Over the past generation travel has become a part of many people’s daily lives. Many of us commute to work by train or subway, fly abroad for our holidays, and visit relatives and friends all over the world. With more people than ever spending an increasing amount of time in transit zones, retailers have a golden opportunity to benefit from the guaranteed footfall.
It’s no surprise then, that the Business of Fashion, reporting on Exane BNP Paribas’s report “The Anatomy of Travel Retail” states that travel retail is growing at an 8.4% compound annual growth rate, faster than elsewhere.
Soaring profits at London Heathrow
The time between clearing security and boarding the plane, known as ‘dwell time’ is probably the reason why airport malls make up 60% of the travel retail market. After the stresses of check-in and security, passengers are in a self-indulgent mood and have nothing to do except wait. And, of course, shop. With such a captive audience, airport retailers are in a prime position to push sales. An estimated 40 percent of global spending on personal luxury goods is done by travellers.
One airport which does this well is London Heathrow, which has reported a +7.7% year-on-year increase in retail revenue in the first six months of 2016, totalling £280 million. In an article in the Telegraph, Julia Gillam, press manager for Heathrow, explains some of the secrets to their success, which includes detailed passenger data analysis in order to target specific customers. For example, Arabic-speaking staff are put on duty to coincide with flights to Dubai and particular sizes are put on more prominent display when flights to Japan are scheduled. In this way they aim to cater to each passenger’s distinct needs and increase the likelihood of a purchase.
There are also logistical tricks that can increase sales. Consulting company Intervistas’s report on maximising travel retail revenue states that duty-free shopping areas configured in a serpentine walk-through achieve up to 60% higher sales than other configurations, and advises the best heights and locations to place goods. The report also claims that entertainment, such as live music or performance art can create a relaxed atmosphere in which passengers are more likely to spend money. In fact DKMA states that a happy, relaxed passenger is twice as likely to shop, and when they do they spend 7% more on retail and 10% more on duty-free items. Of course it’s not only about calming passengers down. Generating a sense of excitement through retailtainment can engage shoppers far more than the standard store.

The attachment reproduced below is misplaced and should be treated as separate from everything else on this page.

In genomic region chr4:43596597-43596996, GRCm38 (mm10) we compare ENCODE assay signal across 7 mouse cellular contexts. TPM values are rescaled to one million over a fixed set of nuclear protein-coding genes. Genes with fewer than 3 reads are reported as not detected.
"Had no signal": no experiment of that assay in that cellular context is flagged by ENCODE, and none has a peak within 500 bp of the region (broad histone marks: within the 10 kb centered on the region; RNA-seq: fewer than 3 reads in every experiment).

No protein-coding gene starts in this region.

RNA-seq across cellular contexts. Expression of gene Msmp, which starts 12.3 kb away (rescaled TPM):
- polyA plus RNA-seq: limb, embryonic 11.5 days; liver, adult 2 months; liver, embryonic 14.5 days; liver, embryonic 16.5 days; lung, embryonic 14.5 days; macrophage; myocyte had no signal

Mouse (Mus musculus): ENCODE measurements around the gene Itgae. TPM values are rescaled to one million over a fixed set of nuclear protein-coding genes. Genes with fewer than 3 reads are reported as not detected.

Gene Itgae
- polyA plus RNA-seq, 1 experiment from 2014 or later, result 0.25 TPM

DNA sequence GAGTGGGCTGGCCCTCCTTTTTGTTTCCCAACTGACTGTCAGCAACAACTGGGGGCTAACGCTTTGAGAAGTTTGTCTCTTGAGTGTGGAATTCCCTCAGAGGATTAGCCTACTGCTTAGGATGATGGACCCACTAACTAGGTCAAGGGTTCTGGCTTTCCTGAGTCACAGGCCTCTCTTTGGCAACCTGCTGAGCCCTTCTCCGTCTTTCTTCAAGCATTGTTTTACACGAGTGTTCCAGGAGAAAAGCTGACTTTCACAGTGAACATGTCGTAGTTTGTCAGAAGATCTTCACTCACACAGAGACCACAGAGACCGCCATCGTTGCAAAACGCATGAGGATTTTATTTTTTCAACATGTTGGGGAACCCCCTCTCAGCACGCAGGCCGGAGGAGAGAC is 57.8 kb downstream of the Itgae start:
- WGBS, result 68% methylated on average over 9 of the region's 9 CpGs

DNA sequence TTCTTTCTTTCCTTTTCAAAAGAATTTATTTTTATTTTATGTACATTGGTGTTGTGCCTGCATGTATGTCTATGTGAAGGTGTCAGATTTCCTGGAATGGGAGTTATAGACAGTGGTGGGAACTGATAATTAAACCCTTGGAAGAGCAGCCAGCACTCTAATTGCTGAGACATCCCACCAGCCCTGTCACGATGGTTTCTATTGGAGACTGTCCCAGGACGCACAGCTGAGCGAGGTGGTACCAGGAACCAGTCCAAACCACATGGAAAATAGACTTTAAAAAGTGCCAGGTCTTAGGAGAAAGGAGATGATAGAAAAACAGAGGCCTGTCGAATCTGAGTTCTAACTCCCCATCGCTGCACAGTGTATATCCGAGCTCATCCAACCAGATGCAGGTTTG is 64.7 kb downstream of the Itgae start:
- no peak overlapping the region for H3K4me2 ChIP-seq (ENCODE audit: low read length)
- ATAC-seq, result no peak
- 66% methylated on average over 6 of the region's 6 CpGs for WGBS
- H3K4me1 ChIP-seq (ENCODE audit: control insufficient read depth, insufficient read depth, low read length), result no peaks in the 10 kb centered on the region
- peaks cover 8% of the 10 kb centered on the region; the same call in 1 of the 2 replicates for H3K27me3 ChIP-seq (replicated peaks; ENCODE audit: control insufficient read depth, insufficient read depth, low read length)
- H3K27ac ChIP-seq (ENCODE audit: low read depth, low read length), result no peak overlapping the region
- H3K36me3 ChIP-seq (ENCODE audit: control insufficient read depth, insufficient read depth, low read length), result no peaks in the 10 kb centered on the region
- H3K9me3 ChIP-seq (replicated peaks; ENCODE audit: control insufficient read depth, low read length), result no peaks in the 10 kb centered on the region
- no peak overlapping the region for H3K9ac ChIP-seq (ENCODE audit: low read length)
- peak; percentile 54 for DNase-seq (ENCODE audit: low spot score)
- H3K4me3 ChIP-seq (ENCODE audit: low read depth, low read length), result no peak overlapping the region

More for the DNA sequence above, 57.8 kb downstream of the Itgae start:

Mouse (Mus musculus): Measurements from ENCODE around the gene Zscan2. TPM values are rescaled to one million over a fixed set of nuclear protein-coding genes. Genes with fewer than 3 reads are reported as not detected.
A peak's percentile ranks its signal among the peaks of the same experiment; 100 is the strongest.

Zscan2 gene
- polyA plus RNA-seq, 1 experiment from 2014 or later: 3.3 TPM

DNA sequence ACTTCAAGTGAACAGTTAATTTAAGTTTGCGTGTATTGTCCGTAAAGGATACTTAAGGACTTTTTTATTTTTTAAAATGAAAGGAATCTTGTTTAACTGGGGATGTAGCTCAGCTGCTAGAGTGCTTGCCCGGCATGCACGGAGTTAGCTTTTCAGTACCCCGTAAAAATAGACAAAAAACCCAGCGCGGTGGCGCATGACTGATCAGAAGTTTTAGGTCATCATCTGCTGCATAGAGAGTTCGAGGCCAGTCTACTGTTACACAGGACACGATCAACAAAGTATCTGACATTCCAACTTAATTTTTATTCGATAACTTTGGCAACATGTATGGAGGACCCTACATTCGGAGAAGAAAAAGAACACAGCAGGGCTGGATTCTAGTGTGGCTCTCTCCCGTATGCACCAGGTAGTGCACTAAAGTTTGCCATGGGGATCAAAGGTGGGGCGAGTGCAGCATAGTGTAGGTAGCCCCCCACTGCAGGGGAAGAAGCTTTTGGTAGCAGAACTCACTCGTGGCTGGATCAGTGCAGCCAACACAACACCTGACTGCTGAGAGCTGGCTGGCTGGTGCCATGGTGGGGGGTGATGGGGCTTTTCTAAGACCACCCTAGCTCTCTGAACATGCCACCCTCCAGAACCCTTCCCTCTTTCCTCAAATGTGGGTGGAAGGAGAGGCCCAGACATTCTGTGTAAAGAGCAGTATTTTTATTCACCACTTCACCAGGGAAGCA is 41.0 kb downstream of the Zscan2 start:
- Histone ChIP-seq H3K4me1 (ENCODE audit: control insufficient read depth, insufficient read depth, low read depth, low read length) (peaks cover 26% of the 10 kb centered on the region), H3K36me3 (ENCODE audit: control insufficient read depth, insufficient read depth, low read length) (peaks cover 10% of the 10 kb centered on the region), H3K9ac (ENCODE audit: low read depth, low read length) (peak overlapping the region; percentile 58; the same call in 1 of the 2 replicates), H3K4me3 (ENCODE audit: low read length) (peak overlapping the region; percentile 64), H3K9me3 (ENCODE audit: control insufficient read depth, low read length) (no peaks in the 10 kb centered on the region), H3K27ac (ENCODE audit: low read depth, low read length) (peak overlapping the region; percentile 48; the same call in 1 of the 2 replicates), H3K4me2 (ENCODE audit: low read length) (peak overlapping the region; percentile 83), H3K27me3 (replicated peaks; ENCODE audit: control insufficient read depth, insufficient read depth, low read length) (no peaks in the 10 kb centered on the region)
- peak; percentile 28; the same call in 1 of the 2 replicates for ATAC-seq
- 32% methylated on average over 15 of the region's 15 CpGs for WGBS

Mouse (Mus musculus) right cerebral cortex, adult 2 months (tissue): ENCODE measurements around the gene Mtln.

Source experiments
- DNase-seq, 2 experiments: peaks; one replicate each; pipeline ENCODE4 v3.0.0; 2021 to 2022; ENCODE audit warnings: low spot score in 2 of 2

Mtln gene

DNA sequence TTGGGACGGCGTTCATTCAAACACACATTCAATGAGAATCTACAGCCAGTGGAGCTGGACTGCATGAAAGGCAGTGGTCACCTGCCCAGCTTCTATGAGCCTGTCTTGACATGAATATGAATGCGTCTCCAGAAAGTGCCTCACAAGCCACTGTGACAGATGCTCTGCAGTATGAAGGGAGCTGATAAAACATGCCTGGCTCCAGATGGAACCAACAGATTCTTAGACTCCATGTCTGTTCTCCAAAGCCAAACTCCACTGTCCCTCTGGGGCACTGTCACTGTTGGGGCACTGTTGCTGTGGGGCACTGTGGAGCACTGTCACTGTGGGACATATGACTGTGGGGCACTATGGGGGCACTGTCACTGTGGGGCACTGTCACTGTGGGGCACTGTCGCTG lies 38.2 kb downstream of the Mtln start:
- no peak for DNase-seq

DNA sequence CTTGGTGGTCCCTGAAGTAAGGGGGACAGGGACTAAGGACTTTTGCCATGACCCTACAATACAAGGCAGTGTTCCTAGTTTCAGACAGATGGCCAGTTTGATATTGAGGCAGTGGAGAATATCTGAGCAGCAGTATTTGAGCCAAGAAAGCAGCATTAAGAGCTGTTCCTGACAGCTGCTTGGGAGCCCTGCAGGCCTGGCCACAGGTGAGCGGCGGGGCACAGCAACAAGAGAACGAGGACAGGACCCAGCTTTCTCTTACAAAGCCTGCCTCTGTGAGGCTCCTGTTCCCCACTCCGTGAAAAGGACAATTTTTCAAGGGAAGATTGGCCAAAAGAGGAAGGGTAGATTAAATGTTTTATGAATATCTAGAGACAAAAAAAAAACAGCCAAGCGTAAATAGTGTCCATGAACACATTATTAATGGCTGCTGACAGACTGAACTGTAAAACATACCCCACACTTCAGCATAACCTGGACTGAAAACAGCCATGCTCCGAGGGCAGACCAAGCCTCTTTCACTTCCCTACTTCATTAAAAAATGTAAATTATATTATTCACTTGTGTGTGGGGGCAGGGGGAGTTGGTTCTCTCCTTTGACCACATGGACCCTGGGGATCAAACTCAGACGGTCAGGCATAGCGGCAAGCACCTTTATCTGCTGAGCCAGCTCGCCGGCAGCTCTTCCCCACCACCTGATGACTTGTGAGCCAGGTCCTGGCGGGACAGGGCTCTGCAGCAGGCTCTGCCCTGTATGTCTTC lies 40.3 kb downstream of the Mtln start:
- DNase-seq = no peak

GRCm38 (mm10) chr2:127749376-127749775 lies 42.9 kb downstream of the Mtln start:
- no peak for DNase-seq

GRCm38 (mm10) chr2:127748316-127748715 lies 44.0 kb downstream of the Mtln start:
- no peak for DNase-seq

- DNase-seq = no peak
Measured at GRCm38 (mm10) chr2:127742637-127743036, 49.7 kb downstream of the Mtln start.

Mixed use retail and leisure: What happens next? – White Paper
High Tech Solutions
Technology is also helping grow the travel retail market. Greg Fordham of Airbiz postulates that if we automate more processes, passenger spending will increase: “Without spending their time in queues, passengers will truly be able to embrace ever-more enticing food and beverage and retail offers.”
Further technological advances are being used in London Gatwick, New Delhi and Frankfurt airports, which have trialled virtual shopping walls where shoppers scan QR codes on their smartphones to buy goods. In addition, Copenhagen, Shanghai Hongqiao and Miami airports are experimenting with beacon transmitters that send Bluetooth signals to smartphones alerting passengers to discounts or special offers in the hope of enticing a transaction.
It doesn’t have to be revolutionary. Using the apps and mobile payment processes that so many travellers are familiar with can make shopping faster, more efficient and easier for customers, and provide a more seamless connection with their everyday shopping experience.
Railways are catching on
The railway industry is taking note. Over a billion people visit major UK rail transport hubs each year, and this figure is set to double over the next 30 years. Stuart Anderson from Transport for London attended last year’s MAPIC to gather information and seek out retail partners that could capitalize on London Underground’s 1.34 billion annual passengers, – that’s 1.34 billion potential customers. According to a 2015 study by American Express, London commuters spend £1900 per year on coffee and treats for their journeys to and from work.
Pierre-Yves Nancy, from SNCF subsidiary a2c, also attended MAPIC. He believes there is a huge untapped opportunity for travel retailers in France, stating that there are around 3,000 railway stations in France, only 400 of which have shops. However, there are some success stories, such as St Lazare and Gare du Nord which have been successfully transformed into travel retail hubs. Recommendations included the use of technology and pop up retail opportunities.
According to aircraft manufacturer Boeing, global passenger traffic is expected to grow at an annual rate of 4.8% over the next 20 years, and new High Speed Rail projects (such as China’s ever-expanding intercontinental train system and the scheduled trans-Maghreb line linking Morocco, Tunisia and Algeria) are planned for the near future. Opportunities for further growth in the travel retail market look assured.
Come along to this year’s MAPIC to discover more and listen to experts discuss just how Travel Retail could be the ‘6th continent.’